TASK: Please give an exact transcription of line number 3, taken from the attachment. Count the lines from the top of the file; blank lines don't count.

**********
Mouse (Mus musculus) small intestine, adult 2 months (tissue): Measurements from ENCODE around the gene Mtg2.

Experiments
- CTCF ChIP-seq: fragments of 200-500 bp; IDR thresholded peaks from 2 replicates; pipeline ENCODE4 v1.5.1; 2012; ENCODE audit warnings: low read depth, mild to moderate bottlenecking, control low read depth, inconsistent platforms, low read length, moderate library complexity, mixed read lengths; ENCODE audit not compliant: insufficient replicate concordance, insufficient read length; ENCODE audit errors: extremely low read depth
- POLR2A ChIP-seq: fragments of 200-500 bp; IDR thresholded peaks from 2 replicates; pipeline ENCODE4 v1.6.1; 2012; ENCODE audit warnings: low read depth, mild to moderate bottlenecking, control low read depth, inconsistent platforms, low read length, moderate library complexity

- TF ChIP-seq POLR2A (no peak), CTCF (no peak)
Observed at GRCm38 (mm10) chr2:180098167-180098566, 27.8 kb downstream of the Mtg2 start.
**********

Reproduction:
- CTCF ChIP-seq: fragments of 200-500 bp; IDR thresholded peaks from 2 replicates; pipeline ENCODE4 v1.5.1; 2012; ENCODE audit warnings: low read depth, mild to moderate bottlenecking, control low read depth, inconsistent platforms, low read length, moderate library complexity, mixed read lengths; ENCODE audit not compliant: insufficient replicate concordance, insufficient read length; ENCODE audit errors: extremely low read depth